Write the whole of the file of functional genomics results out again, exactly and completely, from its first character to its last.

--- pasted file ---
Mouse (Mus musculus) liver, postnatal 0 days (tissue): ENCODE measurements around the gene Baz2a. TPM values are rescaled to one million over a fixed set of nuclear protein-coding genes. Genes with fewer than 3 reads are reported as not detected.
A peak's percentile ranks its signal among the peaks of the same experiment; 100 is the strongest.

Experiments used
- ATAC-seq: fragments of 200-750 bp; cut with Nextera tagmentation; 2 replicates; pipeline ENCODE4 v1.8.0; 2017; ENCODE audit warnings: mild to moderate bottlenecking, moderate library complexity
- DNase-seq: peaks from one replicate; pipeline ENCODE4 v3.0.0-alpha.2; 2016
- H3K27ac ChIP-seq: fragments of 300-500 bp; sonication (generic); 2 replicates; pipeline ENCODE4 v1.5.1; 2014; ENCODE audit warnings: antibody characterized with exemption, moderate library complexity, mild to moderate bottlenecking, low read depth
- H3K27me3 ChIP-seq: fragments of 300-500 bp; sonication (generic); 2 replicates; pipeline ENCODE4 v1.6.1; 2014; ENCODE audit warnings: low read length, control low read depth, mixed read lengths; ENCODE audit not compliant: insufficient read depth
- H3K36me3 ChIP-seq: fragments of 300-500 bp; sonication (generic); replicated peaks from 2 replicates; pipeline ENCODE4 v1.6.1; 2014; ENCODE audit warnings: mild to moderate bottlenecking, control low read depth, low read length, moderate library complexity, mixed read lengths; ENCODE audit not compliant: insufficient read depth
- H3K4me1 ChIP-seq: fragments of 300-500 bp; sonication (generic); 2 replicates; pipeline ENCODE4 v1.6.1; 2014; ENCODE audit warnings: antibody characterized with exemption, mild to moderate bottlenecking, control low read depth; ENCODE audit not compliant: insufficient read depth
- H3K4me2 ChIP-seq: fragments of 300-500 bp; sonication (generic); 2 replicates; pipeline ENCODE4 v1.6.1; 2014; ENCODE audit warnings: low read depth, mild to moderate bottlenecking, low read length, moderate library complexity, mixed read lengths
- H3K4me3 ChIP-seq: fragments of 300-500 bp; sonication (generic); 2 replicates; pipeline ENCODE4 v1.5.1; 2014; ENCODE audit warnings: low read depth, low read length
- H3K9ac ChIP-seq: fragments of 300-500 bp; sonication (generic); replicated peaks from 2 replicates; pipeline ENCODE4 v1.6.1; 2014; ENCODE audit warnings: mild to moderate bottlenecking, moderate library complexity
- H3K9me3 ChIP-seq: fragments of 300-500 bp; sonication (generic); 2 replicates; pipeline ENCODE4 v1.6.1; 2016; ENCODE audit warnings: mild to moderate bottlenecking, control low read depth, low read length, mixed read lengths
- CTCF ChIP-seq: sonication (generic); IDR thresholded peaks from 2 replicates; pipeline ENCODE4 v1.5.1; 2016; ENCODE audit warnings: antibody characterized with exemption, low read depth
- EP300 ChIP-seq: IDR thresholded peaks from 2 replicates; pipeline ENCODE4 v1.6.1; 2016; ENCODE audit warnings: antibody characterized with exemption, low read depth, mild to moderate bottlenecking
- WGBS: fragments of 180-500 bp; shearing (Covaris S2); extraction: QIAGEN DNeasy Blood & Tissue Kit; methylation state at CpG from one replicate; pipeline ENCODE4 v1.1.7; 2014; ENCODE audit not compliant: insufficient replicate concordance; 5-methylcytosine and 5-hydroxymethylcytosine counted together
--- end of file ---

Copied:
Mouse (Mus musculus) liver, postnatal 0 days (tissue): ENCODE measurements around the gene Baz2a. TPM values are rescaled to one million over a fixed set of nuclear protein-coding genes. Genes with fewer than 3 reads are reported as not detected.
A peak's percentile ranks its signal among the peaks of the same experiment; 100 is the strongest.

Experiments used
- ATAC-seq: fragments of 200-750 bp; cut with Nextera tagmentation; 2 replicates; pipeline ENCODE4 v1.8.0; 2017; ENCODE audit warnings: mild to moderate bottlenecking, moderate library complexity
- DNase-seq: peaks from one replicate; pipeline ENCODE4 v3.0.0-alpha.2; 2016
- H3K27ac ChIP-seq: fragments of 300-500 bp; sonication (generic); 2 replicates; pipeline ENCODE4 v1.5.1; 2014; ENCODE audit warnings: antibody characterized with exemption, moderate library complexity, mild to moderate bottlenecking, low read depth
- H3K27me3 ChIP-seq: fragments of 300-500 bp; sonication (generic); 2 replicates; pipeline ENCODE4 v1.6.1; 2014; ENCODE audit warnings: low read length, control low read depth, mixed read lengths; ENCODE audit not compliant: insufficient read depth
- H3K36me3 ChIP-seq: fragments of 300-500 bp; sonication (generic); replicated peaks from 2 replicates; pipeline ENCODE4 v1.6.1; 2014; ENCODE audit warnings: mild to moderate bottlenecking, control low read depth, low read length, moderate library complexity, mixed read lengths; ENCODE audit not compliant: insufficient read depth
- H3K4me1 ChIP-seq: fragments of 300-500 bp; sonication (generic); 2 replicates; pipeline ENCODE4 v1.6.1; 2014; ENCODE audit warnings: antibody characterized with exemption, mild to moderate bottlenecking, control low read depth; ENCODE audit not compliant: insufficient read depth
- H3K4me2 ChIP-seq: fragments of 300-500 bp; sonication (generic); 2 replicates; pipeline ENCODE4 v1.6.1; 2014; ENCODE audit warnings: low read depth, mild to moderate bottlenecking, low read length, moderate library complexity, mixed read lengths
- H3K4me3 ChIP-seq: fragments of 300-500 bp; sonication (generic); 2 replicates; pipeline ENCODE4 v1.5.1; 2014; ENCODE audit warnings: low read depth, low read length
- H3K9ac ChIP-seq: fragments of 300-500 bp; sonication (generic); replicated peaks from 2 replicates; pipeline ENCODE4 v1.6.1; 2014; ENCODE audit warnings: mild to moderate bottlenecking, moderate library complexity
- H3K9me3 ChIP-seq: fragments of 300-500 bp; sonication (generic); 2 replicates; pipeline ENCODE4 v1.6.1; 2016; ENCODE audit warnings: mild to moderate bottlenecking, control low read depth, low read length, mixed read lengths
- CTCF ChIP-seq: sonication (generic); IDR thresholded peaks from 2 replicates; pipeline ENCODE4 v1.5.1; 2016; ENCODE audit warnings: antibody characterized with exemption, low read depth
- EP300 ChIP-seq: IDR thresholded peaks from 2 replicates; pipeline ENCODE4 v1.6.1; 2016; ENCODE audit warnings: antibody characterized with exemption, low read depth, mild to moderate bottlenecking
- WGBS: fragments of 180-500 bp; shearing (Covaris S2); extraction: QIAGEN DNeasy Blood & Tissue Kit; methylation state at CpG from one replicate; pipeline ENCODE4 v1.1.7; 2014; ENCODE audit not compliant: insufficient replicate concordance; 5-methylcytosine and 5-hydroxymethylcytosine counted together